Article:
Baris Aydinlioglu, Eric Bach

We strengthen existing evidence for the so-called "algebrization barrier". Algebrization --- short for algebraic relativization --- was introduced by Aaronson and Wigderson (AW) in order to characterize proofs involving arithmetization, simulation, and other "current techniques". However, unlike relativization, eligible statements under this notion do not seem to have basic closure ... more >>>

Michael Forbes, Amir Shpilka, Ben Lee Volk

We formalize a framework of algebraically natural lower bounds for algebraic circuits. Just as with the natural proofs notion of Razborov and Rudich for boolean circuit lower bounds, our notion of algebraically natural lower bounds captures nearly all lower bound techniques known. However, unlike the boolean setting, there has been ... more >>>

Joshua Grochow, Mrinal Kumar, Michael Saks, Shubhangi Saraf

We observe that a certain kind of algebraic proof - which covers essentially all known algebraic circuit lower bounds to date - cannot be used to prove lower bounds against VP if and only if what we call succinct hitting sets exist for VP. This is analogous to the Razborov-Rudich ... more >>>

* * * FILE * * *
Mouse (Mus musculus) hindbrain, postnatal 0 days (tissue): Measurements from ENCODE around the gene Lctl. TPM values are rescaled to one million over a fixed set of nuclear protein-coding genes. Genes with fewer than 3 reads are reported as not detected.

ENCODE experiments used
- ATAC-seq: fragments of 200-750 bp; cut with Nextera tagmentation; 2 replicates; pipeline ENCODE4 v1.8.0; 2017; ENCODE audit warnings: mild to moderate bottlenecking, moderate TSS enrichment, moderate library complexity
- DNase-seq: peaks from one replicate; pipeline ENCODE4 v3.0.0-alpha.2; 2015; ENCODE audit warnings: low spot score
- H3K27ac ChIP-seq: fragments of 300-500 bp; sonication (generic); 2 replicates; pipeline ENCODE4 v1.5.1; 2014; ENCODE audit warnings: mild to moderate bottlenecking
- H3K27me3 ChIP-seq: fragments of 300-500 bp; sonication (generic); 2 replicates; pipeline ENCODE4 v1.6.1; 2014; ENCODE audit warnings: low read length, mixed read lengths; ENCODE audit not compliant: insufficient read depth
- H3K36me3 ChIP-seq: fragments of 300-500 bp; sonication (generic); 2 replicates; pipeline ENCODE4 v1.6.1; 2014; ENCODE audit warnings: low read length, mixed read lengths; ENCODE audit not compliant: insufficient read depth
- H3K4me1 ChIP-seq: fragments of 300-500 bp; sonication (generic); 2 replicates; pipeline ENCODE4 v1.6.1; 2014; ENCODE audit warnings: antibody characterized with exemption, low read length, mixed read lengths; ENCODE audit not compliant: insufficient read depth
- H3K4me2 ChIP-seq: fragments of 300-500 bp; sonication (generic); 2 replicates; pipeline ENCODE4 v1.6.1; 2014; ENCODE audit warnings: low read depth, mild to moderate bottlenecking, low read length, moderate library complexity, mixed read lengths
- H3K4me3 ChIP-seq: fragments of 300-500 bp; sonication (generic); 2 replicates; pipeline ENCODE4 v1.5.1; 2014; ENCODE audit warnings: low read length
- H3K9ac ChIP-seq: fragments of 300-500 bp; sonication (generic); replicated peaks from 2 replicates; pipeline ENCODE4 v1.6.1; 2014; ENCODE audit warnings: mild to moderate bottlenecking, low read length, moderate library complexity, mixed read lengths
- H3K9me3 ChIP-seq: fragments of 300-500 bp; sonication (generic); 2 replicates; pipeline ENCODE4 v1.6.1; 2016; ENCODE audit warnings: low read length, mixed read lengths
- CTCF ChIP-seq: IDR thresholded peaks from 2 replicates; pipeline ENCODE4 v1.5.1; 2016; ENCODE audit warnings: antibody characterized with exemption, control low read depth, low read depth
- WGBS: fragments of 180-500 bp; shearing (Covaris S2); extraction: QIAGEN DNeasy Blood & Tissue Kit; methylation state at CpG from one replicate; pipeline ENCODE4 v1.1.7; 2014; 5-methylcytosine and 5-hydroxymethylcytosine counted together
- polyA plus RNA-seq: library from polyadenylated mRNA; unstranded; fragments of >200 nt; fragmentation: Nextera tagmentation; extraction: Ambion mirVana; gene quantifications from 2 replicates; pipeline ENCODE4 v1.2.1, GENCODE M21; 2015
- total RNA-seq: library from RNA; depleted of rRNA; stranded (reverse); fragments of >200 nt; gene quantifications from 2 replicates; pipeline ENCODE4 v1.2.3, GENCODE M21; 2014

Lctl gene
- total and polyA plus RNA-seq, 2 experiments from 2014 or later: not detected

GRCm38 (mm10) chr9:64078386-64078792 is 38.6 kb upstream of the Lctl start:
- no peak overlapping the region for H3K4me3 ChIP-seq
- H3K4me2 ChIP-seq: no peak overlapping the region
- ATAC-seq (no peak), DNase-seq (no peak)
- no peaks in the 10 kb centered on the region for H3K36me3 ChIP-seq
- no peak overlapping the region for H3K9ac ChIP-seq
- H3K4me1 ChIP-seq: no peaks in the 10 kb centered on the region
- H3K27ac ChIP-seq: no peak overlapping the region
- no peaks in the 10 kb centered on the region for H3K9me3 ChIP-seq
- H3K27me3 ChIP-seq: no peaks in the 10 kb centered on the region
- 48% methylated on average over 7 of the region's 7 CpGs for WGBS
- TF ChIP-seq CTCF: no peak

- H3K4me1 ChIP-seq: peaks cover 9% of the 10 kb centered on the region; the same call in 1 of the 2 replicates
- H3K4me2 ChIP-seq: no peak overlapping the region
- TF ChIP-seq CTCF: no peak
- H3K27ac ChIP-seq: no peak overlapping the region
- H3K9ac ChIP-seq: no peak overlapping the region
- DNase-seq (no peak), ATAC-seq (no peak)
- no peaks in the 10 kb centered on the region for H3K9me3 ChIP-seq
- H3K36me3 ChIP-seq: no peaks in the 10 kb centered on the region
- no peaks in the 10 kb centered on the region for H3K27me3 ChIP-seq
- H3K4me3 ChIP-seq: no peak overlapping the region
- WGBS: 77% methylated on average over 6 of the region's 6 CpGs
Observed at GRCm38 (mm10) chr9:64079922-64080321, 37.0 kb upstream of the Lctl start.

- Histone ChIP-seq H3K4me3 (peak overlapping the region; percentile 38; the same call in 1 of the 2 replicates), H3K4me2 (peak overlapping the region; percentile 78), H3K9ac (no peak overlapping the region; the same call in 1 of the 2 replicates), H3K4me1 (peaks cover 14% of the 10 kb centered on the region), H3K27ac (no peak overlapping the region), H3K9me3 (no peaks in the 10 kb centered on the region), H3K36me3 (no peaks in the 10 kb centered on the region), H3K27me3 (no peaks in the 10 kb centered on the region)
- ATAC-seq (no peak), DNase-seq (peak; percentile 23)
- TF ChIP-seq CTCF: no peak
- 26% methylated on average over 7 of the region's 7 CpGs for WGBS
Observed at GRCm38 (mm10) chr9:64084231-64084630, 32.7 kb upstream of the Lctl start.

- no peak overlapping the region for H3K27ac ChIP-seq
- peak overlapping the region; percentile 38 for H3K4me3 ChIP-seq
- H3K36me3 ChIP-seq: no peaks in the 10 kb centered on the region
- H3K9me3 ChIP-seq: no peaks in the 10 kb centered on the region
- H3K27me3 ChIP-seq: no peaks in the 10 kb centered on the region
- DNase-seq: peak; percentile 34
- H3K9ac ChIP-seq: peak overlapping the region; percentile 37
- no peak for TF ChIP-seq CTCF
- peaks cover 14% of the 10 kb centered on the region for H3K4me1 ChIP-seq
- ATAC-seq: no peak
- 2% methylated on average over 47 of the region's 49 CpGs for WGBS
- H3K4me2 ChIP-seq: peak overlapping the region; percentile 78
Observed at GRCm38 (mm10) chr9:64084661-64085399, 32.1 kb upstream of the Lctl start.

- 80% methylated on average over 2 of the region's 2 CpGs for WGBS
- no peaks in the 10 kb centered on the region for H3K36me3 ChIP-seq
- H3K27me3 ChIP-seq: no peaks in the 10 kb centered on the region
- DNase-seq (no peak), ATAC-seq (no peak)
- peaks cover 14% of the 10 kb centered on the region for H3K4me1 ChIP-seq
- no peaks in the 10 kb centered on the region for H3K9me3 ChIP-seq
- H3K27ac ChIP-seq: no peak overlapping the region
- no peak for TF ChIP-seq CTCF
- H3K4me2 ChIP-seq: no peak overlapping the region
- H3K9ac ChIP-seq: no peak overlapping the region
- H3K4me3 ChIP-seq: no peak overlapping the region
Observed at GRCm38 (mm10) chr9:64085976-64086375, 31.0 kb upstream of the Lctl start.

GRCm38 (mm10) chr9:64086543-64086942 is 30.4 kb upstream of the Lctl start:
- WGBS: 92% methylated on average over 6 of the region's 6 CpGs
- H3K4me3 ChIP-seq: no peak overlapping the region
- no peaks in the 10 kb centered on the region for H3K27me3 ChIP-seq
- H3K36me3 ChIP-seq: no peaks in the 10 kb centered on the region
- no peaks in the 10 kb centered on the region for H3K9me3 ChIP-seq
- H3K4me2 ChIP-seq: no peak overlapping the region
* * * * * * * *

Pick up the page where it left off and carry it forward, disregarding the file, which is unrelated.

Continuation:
Klim Efremenko, Ankit Garg, Rafael Mendes de Oliveira, Avi Wigderson

Arithmetic complexity, the study of the cost of computing polynomials via additions and multiplications, is considered (for many good reasons) simpler to understand than Boolean complexity, namely computing Boolean functions via logical gates. And indeed, we seem to have significantly more lower bound techniques and results in arithmetic complexity than ... more >>>

Matthias Christandl, François Le Gall, Vladimir Lysikov, Jeroen Zuiddam

We study the algorithmic problem of multiplying large matrices that are rectangular. We prove that the method that has been used to construct the fastest algorithms for rectangular matrix multiplication cannot give optimal algorithms. In fact, we prove a precise numerical barrier for this method. Our barrier improves the previously ... more >>>

Lijie Chen, Ce Jin, Rahul Santhanam, Ryan Williams

For a complexity class $C$ and language $L$, a constructive separation of $L \notin C$ gives an efficient algorithm (also called a refuter) to find counterexamples (bad inputs) for every $C$-algorithm attempting to decide $L$. We study the questions: Which lower bounds can be made constructive? What are the consequences ... more >>>